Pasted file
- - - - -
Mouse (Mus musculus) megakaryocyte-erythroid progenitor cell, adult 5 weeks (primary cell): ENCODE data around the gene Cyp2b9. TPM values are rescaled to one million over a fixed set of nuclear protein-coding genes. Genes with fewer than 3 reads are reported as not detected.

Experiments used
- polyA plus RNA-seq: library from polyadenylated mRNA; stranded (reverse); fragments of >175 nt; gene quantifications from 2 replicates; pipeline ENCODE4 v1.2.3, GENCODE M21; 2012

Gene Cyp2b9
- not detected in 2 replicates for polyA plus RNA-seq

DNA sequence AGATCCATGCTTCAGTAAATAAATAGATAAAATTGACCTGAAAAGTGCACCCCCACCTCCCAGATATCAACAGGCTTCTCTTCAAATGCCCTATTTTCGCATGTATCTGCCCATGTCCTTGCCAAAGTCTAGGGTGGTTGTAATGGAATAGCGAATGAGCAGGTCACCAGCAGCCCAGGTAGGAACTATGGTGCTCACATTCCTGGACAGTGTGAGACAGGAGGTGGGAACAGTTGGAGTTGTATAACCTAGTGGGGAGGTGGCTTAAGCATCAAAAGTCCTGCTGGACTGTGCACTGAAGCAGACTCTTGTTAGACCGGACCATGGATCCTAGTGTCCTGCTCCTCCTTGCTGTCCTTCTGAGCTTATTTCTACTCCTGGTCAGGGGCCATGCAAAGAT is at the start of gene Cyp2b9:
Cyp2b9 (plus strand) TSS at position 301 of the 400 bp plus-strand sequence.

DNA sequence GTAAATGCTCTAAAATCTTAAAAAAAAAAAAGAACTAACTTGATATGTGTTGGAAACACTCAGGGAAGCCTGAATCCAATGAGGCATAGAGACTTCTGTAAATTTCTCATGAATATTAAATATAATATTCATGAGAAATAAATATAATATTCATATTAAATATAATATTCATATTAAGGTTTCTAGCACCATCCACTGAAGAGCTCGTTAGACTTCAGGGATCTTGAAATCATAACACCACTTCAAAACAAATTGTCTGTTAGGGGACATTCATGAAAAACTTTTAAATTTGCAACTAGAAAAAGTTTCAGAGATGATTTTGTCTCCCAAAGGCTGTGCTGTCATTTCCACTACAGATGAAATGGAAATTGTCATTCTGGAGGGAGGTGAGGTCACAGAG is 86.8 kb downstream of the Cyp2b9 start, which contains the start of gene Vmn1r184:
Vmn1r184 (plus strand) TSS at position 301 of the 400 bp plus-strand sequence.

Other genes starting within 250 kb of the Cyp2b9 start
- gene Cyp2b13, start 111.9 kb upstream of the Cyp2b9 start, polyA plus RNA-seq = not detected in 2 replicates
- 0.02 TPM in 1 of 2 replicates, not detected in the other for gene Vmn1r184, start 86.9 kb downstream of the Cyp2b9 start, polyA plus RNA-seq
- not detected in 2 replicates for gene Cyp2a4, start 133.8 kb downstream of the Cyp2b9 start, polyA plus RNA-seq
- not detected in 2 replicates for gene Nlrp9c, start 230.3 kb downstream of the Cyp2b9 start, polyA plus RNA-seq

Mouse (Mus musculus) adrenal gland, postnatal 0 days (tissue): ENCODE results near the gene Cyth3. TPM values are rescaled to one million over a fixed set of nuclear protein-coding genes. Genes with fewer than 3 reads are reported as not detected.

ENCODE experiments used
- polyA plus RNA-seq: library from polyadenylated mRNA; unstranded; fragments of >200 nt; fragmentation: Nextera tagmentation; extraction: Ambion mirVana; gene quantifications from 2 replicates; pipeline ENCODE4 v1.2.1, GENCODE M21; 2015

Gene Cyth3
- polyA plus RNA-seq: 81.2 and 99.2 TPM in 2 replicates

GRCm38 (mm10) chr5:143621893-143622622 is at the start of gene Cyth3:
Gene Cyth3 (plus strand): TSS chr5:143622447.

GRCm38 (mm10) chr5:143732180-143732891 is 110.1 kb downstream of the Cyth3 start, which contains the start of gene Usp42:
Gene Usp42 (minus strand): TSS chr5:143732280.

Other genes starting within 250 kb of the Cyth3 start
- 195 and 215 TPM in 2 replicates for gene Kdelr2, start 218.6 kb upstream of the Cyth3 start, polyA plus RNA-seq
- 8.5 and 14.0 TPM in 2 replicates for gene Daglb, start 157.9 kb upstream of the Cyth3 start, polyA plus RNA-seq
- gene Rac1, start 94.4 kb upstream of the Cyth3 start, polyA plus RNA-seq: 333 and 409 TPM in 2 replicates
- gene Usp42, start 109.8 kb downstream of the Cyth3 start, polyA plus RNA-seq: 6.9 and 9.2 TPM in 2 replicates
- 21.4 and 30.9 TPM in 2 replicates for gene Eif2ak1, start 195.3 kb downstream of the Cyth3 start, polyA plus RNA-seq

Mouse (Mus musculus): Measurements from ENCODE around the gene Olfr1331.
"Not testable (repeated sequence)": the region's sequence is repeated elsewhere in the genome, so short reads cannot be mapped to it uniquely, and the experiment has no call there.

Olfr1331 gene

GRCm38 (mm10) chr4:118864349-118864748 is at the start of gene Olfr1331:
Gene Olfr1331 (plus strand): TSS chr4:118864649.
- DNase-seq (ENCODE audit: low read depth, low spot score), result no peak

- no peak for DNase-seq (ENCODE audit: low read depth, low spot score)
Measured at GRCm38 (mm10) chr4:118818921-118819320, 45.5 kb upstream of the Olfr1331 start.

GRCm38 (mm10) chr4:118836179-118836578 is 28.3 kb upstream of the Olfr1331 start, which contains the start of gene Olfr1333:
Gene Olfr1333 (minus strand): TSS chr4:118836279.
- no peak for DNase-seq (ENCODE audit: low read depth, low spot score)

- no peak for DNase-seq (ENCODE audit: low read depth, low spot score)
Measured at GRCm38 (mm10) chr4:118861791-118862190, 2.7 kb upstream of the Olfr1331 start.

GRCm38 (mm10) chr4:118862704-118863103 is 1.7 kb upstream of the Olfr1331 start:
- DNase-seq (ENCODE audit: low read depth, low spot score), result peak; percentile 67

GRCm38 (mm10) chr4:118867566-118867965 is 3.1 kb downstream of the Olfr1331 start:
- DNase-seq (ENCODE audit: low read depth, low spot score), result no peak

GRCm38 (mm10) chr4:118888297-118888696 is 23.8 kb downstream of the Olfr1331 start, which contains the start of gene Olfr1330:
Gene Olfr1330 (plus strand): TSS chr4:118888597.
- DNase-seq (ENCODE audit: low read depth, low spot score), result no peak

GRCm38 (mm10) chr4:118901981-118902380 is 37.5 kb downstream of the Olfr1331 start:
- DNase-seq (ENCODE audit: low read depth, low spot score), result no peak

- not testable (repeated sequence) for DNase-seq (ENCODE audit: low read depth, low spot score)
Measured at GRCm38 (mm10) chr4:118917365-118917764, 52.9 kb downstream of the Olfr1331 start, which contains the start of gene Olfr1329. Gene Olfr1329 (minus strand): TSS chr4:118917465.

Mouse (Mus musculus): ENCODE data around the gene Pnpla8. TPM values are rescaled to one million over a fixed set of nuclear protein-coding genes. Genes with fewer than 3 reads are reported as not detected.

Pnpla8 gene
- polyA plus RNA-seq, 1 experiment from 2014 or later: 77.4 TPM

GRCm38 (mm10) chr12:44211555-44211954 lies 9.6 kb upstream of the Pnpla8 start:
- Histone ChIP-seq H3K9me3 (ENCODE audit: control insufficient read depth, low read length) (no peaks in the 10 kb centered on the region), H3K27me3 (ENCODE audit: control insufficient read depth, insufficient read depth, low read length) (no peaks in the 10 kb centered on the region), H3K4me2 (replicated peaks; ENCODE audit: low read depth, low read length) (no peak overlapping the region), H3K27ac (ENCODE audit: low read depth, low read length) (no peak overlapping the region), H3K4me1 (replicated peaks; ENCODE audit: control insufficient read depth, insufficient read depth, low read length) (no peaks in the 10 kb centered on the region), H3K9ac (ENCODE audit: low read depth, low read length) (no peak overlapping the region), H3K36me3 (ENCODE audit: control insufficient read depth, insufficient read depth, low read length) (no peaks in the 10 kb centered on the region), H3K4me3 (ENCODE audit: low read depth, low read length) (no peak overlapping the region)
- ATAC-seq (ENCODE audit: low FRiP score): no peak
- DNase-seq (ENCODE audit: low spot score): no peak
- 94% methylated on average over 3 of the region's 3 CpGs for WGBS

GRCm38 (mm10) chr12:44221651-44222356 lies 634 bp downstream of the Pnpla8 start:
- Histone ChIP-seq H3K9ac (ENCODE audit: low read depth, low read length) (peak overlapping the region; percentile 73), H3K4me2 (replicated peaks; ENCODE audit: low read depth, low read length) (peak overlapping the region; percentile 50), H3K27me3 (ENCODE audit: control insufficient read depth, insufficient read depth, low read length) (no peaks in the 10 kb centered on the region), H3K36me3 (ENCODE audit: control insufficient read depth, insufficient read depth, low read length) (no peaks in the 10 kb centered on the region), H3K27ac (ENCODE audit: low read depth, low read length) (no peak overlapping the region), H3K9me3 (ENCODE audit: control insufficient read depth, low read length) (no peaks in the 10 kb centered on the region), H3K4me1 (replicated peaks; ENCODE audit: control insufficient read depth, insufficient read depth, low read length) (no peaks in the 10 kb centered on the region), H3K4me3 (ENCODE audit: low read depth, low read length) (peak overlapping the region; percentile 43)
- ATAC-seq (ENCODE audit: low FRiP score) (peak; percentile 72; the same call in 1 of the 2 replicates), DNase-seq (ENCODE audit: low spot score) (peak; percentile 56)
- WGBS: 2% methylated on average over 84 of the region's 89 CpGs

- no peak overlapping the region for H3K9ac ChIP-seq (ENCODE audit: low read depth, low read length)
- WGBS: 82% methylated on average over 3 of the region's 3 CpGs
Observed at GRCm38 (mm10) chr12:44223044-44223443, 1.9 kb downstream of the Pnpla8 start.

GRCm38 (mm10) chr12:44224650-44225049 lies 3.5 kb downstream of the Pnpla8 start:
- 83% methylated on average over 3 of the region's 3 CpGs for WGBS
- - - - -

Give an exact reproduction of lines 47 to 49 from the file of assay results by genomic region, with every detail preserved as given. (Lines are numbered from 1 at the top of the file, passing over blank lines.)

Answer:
GRCm38 (mm10) chr4:118888297-118888696 is 23.8 kb downstream of the Olfr1331 start, which contains the start of gene Olfr1330:
Gene Olfr1330 (plus strand): TSS chr4:118888597.
- DNase-seq (ENCODE audit: low read depth, low spot score), result no peak